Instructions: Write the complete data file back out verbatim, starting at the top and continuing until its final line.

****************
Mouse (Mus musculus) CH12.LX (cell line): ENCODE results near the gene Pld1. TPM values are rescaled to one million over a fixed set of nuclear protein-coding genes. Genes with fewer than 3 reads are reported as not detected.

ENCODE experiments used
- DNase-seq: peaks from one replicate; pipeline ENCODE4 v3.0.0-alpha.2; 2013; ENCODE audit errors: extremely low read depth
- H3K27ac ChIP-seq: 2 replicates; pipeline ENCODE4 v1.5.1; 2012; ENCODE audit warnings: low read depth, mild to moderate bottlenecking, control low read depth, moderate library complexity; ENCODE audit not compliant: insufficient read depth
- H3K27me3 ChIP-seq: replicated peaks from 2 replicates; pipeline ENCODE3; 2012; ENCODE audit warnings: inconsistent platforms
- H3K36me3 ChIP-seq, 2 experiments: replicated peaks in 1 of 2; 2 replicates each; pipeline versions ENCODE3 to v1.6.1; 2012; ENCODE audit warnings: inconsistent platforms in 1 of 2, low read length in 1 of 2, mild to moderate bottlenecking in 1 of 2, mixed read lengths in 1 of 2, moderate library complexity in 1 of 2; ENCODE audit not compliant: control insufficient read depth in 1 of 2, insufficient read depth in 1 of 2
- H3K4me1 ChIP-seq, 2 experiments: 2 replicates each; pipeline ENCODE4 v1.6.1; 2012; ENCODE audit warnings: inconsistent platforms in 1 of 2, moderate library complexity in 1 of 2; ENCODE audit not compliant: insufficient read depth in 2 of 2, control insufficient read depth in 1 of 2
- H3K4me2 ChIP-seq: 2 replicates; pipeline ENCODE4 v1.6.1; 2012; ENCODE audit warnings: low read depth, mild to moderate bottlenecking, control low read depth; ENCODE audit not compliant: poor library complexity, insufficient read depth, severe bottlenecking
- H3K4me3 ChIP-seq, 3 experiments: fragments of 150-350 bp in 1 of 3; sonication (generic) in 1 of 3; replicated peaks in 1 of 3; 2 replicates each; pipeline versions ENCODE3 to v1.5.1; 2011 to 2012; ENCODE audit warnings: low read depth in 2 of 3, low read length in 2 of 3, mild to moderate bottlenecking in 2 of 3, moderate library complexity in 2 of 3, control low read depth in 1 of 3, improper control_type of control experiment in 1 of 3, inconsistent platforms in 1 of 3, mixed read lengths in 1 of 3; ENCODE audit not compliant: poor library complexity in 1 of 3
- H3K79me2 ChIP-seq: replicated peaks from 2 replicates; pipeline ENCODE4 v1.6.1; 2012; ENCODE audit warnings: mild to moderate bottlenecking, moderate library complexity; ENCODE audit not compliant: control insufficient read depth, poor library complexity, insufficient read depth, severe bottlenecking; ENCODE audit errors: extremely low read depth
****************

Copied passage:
Mouse (Mus musculus) CH12.LX (cell line): ENCODE results near the gene Pld1. TPM values are rescaled to one million over a fixed set of nuclear protein-coding genes. Genes with fewer than 3 reads are reported as not detected.

ENCODE experiments used
- DNase-seq: peaks from one replicate; pipeline ENCODE4 v3.0.0-alpha.2; 2013; ENCODE audit errors: extremely low read depth
- H3K27ac ChIP-seq: 2 replicates; pipeline ENCODE4 v1.5.1; 2012; ENCODE audit warnings: low read depth, mild to moderate bottlenecking, control low read depth, moderate library complexity; ENCODE audit not compliant: insufficient read depth
- H3K27me3 ChIP-seq: replicated peaks from 2 replicates; pipeline ENCODE3; 2012; ENCODE audit warnings: inconsistent platforms
- H3K36me3 ChIP-seq, 2 experiments: replicated peaks in 1 of 2; 2 replicates each; pipeline versions ENCODE3 to v1.6.1; 2012; ENCODE audit warnings: inconsistent platforms in 1 of 2, low read length in 1 of 2, mild to moderate bottlenecking in 1 of 2, mixed read lengths in 1 of 2, moderate library complexity in 1 of 2; ENCODE audit not compliant: control insufficient read depth in 1 of 2, insufficient read depth in 1 of 2
- H3K4me1 ChIP-seq, 2 experiments: 2 replicates each; pipeline ENCODE4 v1.6.1; 2012; ENCODE audit warnings: inconsistent platforms in 1 of 2, moderate library complexity in 1 of 2; ENCODE audit not compliant: insufficient read depth in 2 of 2, control insufficient read depth in 1 of 2
- H3K4me2 ChIP-seq: 2 replicates; pipeline ENCODE4 v1.6.1; 2012; ENCODE audit warnings: low read depth, mild to moderate bottlenecking, control low read depth; ENCODE audit not compliant: poor library complexity, insufficient read depth, severe bottlenecking
- H3K4me3 ChIP-seq, 3 experiments: fragments of 150-350 bp in 1 of 3; sonication (generic) in 1 of 3; replicated peaks in 1 of 3; 2 replicates each; pipeline versions ENCODE3 to v1.5.1; 2011 to 2012; ENCODE audit warnings: low read depth in 2 of 3, low read length in 2 of 3, mild to moderate bottlenecking in 2 of 3, moderate library complexity in 2 of 3, control low read depth in 1 of 3, improper control_type of control experiment in 1 of 3, inconsistent platforms in 1 of 3, mixed read lengths in 1 of 3; ENCODE audit not compliant: poor library complexity in 1 of 3
- H3K79me2 ChIP-seq: replicated peaks from 2 replicates; pipeline ENCODE4 v1.6.1; 2012; ENCODE audit warnings: mild to moderate bottlenecking, moderate library complexity; ENCODE audit not compliant: control insufficient read depth, poor library complexity, insufficient read depth, severe bottlenecking; ENCODE audit errors: extremely low read depth